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ancient appears ballad Bishop Bream's British British Museum called Catalogue century Chancery Lane Charles Church cloth Coloured copy correspondent Crown 8vo daughter death Dictionary died Earl Edition Edward Elizabeth England English engraved Everard Home father Fcap France French George gilt edges give given Henry Heraldry Herbert Maxwell History Illustrations interest James John John Hobson King known Lady land Lane late letter Library Lincolnshire Lionel Johnson literary London Lord married means mentioned morocco Oliphant original Oxford OXFORD STREET paper parish Plates poem portrait printed Prof published Queen queries quotation quoted readers reference Robert Royal Rudyard Kipling says selion Shakespeare story Street Thomas tion Todmorden town translation vols volume W. H. SMITH W. T. LYNN wife William word writing written
Seite 161 - But never elsewhere in one place I knew So many Nightingales; and far and near, In wood and thicket, over the wide grove, They answer and provoke each other's songs— With skirmish and capricious passagings, And murmurs musical and swift jug jug, And one low piping sound more sweet than all...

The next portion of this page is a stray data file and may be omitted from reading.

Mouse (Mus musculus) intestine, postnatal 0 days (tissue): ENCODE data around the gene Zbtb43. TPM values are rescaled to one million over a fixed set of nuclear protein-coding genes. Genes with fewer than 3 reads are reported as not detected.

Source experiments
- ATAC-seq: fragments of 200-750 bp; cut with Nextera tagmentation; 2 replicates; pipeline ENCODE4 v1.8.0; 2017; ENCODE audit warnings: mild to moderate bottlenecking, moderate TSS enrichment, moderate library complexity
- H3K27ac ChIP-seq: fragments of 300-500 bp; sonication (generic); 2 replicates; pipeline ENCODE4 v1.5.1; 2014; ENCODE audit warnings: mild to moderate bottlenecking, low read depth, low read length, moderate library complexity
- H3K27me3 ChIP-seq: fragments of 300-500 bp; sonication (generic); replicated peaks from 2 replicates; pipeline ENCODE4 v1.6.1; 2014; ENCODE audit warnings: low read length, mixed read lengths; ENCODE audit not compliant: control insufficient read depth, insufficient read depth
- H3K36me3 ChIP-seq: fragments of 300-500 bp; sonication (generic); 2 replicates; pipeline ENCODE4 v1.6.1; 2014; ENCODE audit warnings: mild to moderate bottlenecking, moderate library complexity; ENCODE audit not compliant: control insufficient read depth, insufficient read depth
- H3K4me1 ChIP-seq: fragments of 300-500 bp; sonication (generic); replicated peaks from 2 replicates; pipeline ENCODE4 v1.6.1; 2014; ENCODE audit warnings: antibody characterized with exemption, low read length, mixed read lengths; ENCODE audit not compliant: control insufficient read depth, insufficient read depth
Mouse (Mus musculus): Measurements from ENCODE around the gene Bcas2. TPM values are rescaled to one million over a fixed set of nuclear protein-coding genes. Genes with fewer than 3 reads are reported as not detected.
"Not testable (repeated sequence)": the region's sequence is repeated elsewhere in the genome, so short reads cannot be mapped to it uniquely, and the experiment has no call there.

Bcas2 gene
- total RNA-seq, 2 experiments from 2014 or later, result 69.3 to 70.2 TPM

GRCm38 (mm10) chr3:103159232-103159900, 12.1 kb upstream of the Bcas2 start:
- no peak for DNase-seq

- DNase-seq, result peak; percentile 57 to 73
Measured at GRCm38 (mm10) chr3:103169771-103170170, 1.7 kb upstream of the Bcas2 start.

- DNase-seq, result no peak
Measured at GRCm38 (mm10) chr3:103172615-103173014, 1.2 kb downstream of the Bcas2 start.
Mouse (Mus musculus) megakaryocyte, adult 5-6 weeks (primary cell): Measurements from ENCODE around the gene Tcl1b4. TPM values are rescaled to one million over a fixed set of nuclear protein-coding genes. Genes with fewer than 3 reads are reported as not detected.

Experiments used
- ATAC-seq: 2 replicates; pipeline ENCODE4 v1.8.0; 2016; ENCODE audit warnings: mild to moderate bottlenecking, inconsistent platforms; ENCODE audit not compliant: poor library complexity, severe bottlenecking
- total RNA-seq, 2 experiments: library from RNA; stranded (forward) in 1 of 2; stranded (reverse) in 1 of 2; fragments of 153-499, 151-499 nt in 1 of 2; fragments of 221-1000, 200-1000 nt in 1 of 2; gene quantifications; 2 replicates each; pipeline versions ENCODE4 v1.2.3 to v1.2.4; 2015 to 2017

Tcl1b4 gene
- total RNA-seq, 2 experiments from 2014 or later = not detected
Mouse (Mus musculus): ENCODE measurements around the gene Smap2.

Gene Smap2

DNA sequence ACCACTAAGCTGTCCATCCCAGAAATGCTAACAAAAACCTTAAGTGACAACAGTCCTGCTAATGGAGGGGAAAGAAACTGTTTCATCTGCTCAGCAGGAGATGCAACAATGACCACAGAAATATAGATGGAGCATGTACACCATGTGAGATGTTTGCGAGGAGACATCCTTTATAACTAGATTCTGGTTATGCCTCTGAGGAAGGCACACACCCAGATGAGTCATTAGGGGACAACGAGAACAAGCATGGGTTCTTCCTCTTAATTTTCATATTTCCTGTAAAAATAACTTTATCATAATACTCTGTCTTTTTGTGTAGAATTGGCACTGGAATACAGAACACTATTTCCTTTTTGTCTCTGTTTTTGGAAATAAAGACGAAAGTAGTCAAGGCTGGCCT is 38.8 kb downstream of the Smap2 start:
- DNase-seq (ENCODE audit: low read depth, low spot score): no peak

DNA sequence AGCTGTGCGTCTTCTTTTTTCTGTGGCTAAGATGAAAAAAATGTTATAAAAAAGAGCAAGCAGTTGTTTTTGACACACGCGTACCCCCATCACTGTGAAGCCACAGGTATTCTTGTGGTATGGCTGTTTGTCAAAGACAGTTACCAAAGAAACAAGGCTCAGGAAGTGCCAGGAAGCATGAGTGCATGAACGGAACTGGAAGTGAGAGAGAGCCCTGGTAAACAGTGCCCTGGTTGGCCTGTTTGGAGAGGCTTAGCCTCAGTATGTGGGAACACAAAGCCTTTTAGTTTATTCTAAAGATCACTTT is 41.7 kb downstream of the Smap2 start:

Seite 185 - THE FANCY: A Selection from the Poetical Remains of the late Peter Corcoran, of Gray's Inn, student at law. With a brief Memoir of his life.
Seite 94 - A Book of Verses underneath the Bough, A Jug of Wine, a Loaf of Bread — and Thou Beside me singing in the Wilderness — Oh, Wilderness were Paradise enow!
Seite 140 - But Douglas round him drew his cloak, Folded his arms and thus he spoke : ' My manors, halls, and bowers, shall still Be open at my Sovereign's will, To each one whom he lists, howe'er Unmeet to be the owner's peer, My castles are my king's alone, From turret to foundation stone, The hand of Douglas is his own; And never shall in friendly grasp The hand of such as Marmion clasp.
Seite 300 - gainst me, I am not moved with: if it gave them meat, Or got them clothes, 'tis well; that was their end. Only amongst them, I am sorry for Some better natures, by the rest so drawn, To run in that vile line.
Seite 112 - Because it is a slender thing of wood, That up and down its awkward arm doth sway, And coolly spout and spout and spout away, In one weak, washy, everlasting flood ! EPIGRAM.
Seite 23 - At church, in silks and satins new, With hoop of monstrous size; She never slumbered in her pew But when she shut her eyes.
Seite 91 - This thought, in my solitary wanderings, warmed me to a pitch of enthusiasm on the theme of liberty and independence, which I threw into a kind of Scottish ode, fitted to the air, that one might suppose to be the gallant Royal Scot's address to his heroic followers on that eventful morning.